IBM makes solar energy child's play

The cost of developing high-capacity photovoltaic cells should fall significantly, as a result of a marriage between computer cooling techniques and solar power generation.

Researchers at IBM have developed a system that uses magnifying lenses to greatly concentrate the amount of solar energy reaching a cell. The technique allows a centimetre-square photovoltaic cell to capture 230 watts of energy and generate 70 watts of "usable" electricity. According to IBM, this is around five times' the output of a conventional solar cell.

The process, according to scientists at the company, is similar to the way a child might use a magnifying glass to concentrate the sun's rays on to a small surface such as a piece of paper or tinder for a camp fire.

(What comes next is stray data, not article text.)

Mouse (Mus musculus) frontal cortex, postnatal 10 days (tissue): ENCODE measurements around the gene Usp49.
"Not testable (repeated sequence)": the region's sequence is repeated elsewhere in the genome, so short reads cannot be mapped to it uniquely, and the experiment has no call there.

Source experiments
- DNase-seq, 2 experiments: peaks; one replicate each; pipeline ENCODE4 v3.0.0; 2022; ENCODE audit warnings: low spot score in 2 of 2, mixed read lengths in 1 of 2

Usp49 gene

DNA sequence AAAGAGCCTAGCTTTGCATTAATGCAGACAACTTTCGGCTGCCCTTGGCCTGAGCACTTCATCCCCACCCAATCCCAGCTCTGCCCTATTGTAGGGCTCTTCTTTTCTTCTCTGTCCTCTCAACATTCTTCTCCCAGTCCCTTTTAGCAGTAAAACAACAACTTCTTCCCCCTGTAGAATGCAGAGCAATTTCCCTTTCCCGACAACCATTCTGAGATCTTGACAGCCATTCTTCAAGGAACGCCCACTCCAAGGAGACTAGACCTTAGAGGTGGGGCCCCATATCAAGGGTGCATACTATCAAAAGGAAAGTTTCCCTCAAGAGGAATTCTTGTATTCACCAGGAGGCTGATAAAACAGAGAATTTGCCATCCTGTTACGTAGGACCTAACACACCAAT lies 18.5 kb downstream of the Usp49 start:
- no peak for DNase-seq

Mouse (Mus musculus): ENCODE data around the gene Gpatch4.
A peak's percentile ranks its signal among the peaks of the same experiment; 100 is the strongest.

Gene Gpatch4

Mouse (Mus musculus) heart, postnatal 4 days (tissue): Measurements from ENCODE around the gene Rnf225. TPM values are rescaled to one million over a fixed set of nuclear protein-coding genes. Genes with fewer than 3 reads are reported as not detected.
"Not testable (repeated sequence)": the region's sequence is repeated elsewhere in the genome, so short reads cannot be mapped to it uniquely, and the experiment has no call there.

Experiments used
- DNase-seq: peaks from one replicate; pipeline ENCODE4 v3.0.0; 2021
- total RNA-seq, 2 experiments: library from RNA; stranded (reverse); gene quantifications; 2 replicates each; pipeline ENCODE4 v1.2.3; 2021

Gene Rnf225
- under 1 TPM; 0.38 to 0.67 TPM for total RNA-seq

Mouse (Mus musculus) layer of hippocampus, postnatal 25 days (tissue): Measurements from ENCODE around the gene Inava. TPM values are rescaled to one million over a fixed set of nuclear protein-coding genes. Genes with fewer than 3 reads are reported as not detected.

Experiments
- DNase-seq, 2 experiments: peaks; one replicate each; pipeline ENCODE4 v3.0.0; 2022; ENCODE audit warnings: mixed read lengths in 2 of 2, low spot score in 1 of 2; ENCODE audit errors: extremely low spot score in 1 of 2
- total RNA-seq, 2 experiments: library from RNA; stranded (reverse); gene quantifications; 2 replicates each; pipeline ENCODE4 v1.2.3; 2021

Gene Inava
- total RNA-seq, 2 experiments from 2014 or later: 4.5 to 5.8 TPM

But just as a child's magnifying glass creates temperatures high enough to start a fire, so the IBM lens creates the equivalent power of 200 suns. This in turn leads to temperatures of up to 1,600 degrees Celcius - hot enough to melt stainless steel.

However, cooling techniques developed for computer chips allowed IBM to reduce temperatures to a far more manageable 85 degrees. A liquid metal of gallium and indium compound to dissipate the heat.

"We believe we can drive big change for an entire industry, and advance the basic science of solar cells," said Dr Supratik Guha, lead scientist for photovoltaics at IBM.

Earlier this year, researchers at Cambridge University suggested solar and wind power should be used to run computers.